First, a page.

HFT: In Search of the Truth

Jay Owen Reforming Global Finance, Advisors' Forum

Most studies on the impact of high-frequency trading on market quality include at least one fatal flaw. But the truth is out there.

Statistics is a funny field – you can generally construct well-reasoned, well-supported arguments on both sides of an issue. I have found a paucity of independent, objective writing on the subject of market quality, and recently found myself researching what studies have been performed. Reviewing the literature on market quality, it is clear that nearly all studies of equity market quality have been done by either:

  1. HFT firms
  2. Exchanges (whose best customers are HFT firms), or
  3. Academics sponsored by HFT firms or exchanges.

Part of this problem is the data; it’s simply immense. In fact, it has helped to coin the term “Big Data.” And you know it’s bad when a bunch of computer scientists call something “big.”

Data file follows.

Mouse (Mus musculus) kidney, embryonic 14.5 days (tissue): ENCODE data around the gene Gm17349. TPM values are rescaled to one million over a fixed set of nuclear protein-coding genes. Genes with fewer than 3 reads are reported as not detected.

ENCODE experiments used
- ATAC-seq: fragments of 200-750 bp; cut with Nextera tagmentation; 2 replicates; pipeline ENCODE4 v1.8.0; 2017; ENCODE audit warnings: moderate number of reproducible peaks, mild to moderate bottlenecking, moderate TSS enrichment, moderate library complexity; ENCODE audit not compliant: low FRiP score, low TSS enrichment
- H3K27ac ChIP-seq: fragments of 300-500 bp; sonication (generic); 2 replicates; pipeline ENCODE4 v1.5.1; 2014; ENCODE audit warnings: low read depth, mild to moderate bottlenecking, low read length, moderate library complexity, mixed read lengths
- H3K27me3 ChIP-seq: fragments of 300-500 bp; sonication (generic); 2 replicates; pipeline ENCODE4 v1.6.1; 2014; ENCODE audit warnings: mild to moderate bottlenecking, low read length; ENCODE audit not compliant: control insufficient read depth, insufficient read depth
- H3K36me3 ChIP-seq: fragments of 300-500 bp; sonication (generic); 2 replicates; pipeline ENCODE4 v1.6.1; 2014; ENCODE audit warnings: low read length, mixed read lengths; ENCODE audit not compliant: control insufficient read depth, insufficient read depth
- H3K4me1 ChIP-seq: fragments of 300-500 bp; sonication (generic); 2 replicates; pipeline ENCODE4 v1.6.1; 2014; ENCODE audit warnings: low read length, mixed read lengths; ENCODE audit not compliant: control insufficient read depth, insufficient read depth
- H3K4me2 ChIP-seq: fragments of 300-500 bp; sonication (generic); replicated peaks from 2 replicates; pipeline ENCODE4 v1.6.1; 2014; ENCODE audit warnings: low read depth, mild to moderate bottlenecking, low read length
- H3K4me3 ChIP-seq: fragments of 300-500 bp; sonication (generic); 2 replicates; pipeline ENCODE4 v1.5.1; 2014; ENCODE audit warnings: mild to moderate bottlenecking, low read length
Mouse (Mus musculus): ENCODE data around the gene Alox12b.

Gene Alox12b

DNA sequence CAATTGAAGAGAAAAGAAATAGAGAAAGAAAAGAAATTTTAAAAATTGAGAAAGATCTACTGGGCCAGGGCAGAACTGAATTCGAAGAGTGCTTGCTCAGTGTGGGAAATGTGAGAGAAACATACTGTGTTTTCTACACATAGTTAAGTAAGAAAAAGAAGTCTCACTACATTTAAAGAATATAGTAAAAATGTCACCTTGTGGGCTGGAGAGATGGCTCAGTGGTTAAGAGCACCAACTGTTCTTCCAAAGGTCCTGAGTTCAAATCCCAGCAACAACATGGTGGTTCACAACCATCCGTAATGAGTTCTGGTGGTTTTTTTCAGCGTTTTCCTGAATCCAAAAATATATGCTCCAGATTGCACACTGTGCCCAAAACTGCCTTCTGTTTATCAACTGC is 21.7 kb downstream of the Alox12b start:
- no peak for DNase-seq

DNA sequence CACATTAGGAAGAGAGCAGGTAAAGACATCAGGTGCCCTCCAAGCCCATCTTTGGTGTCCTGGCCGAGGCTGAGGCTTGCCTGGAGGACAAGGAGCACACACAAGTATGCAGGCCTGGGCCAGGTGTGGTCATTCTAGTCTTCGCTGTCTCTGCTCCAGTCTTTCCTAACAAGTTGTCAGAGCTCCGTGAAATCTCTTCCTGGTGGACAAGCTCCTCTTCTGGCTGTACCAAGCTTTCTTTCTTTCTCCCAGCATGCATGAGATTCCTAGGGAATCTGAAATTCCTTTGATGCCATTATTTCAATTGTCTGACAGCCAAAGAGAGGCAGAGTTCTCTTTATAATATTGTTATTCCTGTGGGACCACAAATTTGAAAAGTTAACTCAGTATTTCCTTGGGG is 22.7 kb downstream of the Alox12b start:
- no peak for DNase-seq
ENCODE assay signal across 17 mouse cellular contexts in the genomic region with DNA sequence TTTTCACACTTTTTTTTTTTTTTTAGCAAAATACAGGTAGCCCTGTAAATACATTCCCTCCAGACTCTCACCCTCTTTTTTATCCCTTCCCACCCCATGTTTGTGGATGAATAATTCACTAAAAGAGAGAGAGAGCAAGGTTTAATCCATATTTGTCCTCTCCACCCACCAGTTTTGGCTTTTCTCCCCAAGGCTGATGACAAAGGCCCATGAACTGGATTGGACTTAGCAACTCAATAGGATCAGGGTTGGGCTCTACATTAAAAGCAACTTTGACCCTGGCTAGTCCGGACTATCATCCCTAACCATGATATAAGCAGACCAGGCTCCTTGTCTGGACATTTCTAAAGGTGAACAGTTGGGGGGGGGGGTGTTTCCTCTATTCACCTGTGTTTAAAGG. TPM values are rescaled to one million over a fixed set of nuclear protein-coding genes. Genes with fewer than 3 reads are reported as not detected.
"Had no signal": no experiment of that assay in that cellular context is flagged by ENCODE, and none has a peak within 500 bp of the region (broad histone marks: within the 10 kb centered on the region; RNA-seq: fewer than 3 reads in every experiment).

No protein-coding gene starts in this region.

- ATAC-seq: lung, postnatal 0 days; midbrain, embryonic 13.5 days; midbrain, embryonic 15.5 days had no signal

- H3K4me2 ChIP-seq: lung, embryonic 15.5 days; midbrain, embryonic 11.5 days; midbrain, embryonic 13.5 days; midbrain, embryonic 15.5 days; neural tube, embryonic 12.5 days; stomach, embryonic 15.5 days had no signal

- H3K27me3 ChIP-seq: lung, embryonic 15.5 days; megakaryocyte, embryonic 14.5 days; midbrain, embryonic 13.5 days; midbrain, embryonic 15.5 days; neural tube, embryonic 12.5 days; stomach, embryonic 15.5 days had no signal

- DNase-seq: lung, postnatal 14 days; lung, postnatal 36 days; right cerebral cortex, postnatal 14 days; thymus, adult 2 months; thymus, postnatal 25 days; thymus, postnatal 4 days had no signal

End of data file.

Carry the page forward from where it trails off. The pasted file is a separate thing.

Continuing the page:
This is not just a question of acquisition cost, though it is certainly costly to obtain this data (irrationally so considering this is data about public markets). It’s also a question of technological infrastructure and expertise. Generally it takes a lot of storage and computing resources to analyze this data, and those who know how are generally making large amounts of money in the industry. Or they’re looking to get a job making large amounts of money in the industry.

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